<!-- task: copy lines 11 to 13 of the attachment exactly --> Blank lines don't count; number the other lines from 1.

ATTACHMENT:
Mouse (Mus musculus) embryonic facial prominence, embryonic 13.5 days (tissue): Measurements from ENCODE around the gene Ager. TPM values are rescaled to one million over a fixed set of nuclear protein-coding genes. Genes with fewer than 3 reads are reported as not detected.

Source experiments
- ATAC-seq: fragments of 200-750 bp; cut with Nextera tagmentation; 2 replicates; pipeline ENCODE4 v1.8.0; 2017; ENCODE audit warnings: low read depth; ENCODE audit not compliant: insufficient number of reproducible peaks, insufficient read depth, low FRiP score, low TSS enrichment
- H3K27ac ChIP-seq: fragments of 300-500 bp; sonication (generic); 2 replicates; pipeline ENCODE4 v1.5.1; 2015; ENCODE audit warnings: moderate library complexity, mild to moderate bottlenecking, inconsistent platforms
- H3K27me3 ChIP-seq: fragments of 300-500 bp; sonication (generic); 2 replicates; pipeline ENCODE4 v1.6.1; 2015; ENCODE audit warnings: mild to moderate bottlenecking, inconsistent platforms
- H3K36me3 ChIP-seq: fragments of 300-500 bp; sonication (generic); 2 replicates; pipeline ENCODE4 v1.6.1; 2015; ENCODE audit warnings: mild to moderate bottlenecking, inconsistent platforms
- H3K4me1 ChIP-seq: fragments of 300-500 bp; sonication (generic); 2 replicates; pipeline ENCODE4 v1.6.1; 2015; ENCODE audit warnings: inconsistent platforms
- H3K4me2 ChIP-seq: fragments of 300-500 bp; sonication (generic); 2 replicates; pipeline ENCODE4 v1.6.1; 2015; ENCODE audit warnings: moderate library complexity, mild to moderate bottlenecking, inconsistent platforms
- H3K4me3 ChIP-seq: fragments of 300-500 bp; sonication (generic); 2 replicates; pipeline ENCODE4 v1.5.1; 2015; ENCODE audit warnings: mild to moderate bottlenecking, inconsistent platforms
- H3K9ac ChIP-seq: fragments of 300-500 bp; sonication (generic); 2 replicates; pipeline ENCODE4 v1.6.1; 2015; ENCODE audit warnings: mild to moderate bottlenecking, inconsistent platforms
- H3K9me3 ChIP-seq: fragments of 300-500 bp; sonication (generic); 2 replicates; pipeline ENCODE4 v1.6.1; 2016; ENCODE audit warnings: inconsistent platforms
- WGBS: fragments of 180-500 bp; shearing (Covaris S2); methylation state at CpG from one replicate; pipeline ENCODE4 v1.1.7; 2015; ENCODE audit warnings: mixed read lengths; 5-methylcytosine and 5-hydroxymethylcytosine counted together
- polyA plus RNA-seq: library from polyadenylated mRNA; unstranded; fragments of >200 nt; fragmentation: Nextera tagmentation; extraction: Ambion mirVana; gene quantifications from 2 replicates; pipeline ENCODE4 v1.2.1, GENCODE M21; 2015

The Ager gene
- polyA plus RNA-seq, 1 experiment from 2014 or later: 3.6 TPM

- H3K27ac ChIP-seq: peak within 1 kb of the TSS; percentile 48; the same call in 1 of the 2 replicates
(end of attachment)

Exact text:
- H3K9me3 ChIP-seq: fragments of 300-500 bp; sonication (generic); 2 replicates; pipeline ENCODE4 v1.6.1; 2016; ENCODE audit warnings: inconsistent platforms
- WGBS: fragments of 180-500 bp; shearing (Covaris S2); methylation state at CpG from one replicate; pipeline ENCODE4 v1.1.7; 2015; ENCODE audit warnings: mixed read lengths; 5-methylcytosine and 5-hydroxymethylcytosine counted together
- polyA plus RNA-seq: library from polyadenylated mRNA; unstranded; fragments of >200 nt; fragmentation: Nextera tagmentation; extraction: Ambion mirVana; gene quantifications from 2 replicates; pipeline ENCODE4 v1.2.1, GENCODE M21; 2015